Althouse has an article based on a study by Cornell University Anthropologist Meredith F. Small about the lack of activity by children in public school:
When we were an agriculturally based nation, American children used to work just as hard and contribute in the same way. But now, Western children are trained intellectually, in school, where they are taught to think about things as the entree to adulthood... Everyone sits quietly at their desks, thinking and thinking, just when they’d rather be out tending cows or weeding the garden. And then we think and think about why there's so much obesity.
Small goes on to state that education has become childcare in the United States and Althouse writes:
If what's really going on is taxpayer-funded childcare, then not only are taxpayers tricked into accepting paying for something they would reject if they knew what it was, but also children are being run through hours and hours of confinement performing exercises that are not honestly premised on benefiting them.
There's also that new study that says sitting is as bad as smoking. Since we wouldn't force kids to smoke, why are we forcing them to sit? We're even giving a lot of the kids drugs to overcome their disinclination to sit. It's like forcing kids to smoke and giving them drugs to help them smoke.
But not to worry, Joe Taxpayer and Mom and Dad! To combat the sitting required by the public school structure, you would think recess would help release those endorphins necessary for learning. Unfortunately, many recess times have been taken away from school schedules to make time for more testing and teaching requirements.
So what is a school to do? To settle down those pesky hormones and growth spurts of young children, some schools are calming those children instead of allowing them to expend energy by practicing yoga. The Wall Street Journal reports:
A three-year-old doing a downward dog? A four-year-old doing a cobra—and then helping a stuffed animal stretch into the same pose? .....Now thousands of schools across the country—as well as yoga studios and hospitals—are adding programs that teach children to do the exercises. In January, Paul Ecke Central Elementary School in Southern California added yoga to its curriculum for 650 students at $20,000 a year. Principal Adriana Chavarin says she has seen how calm and centered students are after practicing the techniques. At a recent assembly, students were getting restless as they sat on the floor. Then a few sixth graders spontaneously led the rest in yoga poses and breathing exercises.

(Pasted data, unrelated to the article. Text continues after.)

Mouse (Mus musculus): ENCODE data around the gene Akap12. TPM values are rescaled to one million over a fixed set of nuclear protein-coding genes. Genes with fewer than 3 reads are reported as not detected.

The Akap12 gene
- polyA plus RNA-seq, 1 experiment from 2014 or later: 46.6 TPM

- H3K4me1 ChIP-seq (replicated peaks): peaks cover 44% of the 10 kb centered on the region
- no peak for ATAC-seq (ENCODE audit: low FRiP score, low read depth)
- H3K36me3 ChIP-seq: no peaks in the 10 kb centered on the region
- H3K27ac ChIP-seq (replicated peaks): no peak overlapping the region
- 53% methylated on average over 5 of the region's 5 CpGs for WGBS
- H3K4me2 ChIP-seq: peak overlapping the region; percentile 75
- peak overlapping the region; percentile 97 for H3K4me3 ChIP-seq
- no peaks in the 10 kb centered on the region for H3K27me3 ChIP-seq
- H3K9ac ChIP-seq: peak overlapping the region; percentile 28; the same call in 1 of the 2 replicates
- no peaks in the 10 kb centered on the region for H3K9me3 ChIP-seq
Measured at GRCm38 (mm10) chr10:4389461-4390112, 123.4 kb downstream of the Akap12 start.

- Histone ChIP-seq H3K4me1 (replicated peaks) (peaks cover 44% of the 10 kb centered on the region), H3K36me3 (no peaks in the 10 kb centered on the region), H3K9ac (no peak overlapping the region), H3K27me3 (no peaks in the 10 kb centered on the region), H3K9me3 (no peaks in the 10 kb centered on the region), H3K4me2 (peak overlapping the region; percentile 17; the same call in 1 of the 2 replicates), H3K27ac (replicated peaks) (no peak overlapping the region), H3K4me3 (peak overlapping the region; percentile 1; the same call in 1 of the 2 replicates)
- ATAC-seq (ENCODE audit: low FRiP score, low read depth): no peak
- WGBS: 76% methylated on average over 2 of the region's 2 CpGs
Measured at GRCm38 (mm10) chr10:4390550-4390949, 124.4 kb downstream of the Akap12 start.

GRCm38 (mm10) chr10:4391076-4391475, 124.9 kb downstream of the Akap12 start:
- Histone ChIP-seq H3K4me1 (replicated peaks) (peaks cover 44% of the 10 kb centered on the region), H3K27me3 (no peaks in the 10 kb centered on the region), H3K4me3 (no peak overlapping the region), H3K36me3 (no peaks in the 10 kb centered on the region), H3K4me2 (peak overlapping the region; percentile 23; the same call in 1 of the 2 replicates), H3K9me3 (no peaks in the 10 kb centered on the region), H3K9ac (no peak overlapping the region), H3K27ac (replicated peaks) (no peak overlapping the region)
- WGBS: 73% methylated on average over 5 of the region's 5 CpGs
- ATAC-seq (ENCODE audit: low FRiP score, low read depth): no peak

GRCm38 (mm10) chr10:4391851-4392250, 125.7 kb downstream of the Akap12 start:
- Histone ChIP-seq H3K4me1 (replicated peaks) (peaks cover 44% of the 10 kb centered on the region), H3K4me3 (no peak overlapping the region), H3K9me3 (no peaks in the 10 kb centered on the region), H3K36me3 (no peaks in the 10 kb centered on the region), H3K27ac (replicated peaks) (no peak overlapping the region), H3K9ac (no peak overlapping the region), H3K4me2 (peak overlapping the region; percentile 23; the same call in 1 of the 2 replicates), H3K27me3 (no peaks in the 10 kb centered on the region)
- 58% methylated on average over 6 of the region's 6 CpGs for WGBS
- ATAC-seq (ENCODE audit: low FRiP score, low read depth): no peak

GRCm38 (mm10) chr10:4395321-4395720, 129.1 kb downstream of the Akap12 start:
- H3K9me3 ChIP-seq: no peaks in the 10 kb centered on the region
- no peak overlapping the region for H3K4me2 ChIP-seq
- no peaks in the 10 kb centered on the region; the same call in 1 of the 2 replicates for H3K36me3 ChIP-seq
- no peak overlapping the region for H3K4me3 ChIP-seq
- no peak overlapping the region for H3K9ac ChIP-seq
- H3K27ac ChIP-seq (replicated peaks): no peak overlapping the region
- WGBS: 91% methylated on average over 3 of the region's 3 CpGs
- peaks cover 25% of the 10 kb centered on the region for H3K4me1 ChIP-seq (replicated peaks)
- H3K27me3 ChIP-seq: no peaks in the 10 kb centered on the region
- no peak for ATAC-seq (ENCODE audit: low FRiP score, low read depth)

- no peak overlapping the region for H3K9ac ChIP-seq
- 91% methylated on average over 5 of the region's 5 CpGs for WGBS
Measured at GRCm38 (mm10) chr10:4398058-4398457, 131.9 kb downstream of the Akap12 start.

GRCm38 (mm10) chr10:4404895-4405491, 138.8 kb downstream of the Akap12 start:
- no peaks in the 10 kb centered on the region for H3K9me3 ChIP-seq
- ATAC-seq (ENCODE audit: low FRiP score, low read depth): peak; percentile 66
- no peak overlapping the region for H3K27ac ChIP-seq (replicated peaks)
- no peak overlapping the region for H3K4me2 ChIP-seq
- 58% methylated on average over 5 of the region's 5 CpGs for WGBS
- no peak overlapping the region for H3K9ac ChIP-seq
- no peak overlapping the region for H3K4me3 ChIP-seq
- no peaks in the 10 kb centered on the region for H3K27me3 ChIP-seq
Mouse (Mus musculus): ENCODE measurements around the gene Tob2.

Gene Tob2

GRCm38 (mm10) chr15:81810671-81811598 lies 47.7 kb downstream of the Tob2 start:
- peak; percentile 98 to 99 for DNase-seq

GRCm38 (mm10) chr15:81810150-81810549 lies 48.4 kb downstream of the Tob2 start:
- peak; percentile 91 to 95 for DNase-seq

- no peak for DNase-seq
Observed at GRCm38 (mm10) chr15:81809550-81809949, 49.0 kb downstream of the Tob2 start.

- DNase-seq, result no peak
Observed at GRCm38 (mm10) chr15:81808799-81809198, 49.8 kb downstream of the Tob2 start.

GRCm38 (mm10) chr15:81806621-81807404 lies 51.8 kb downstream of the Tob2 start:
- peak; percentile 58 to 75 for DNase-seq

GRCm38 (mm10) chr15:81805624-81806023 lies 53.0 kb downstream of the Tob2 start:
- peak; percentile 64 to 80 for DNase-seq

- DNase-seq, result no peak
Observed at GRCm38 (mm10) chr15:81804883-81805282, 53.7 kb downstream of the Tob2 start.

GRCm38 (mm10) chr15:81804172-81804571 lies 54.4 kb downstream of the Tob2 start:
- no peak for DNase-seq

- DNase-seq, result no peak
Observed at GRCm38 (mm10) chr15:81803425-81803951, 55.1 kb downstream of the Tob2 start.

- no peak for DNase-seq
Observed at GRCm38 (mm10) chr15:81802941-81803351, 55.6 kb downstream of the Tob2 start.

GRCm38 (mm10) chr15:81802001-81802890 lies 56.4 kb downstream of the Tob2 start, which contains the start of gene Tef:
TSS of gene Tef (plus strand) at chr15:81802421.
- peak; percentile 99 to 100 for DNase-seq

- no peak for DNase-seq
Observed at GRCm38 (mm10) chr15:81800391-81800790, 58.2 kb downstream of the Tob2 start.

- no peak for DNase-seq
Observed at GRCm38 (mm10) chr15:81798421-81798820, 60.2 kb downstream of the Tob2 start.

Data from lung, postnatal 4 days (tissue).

"Every kid in the audience quieted down," says David Miyashiro, the district superintendent. "It's a different language they all speak now."
"It's a different language they all speak now." What language do you think that might be? What happened to children learning how to play at recess, create their own games and learn how to handle unstructured time without adult input? This is an important type of "language" children need to learn in free time. Is the type of "different language" children speak now necessary because they are not allowed to appropriately develop through child-centered play?
What do you do with children who need real physical release to function during the day? Some educators are concerned about this move away from recess. Here's a statement from The National Association for Sport and Physical Education:
"Recess ... may facilitate improved attention and focus on learning in the academic program. Cognitive abilities may also be enhanced by recess. Studies have found that students who do not participate in recess may have difficulty concentrating on specific tasks in the classroom, are restless and may be easily distracted. Recess serves as a developmentally appropriate strategy for reducing stress."
Many districts around the country (such as the Rockwood School District in suburban St. Louis) have reduced recess minutes to commit that time for mandated curriculum minutes.
Are we trying to make children adapt to the adult mandates placed on their day vs nurturing a child's physical and emotional development? Why do children need yoga to relax? Could it be because as recess is diminished, the students "may have difficulty concentrating on specific tasks in the classroom, are restless and may be easily distracted?" Is this a red flag that the daily schedule for children is not beneficial and creating stress? Is practicing yoga truly an acceptable replacement for old fashioned recess?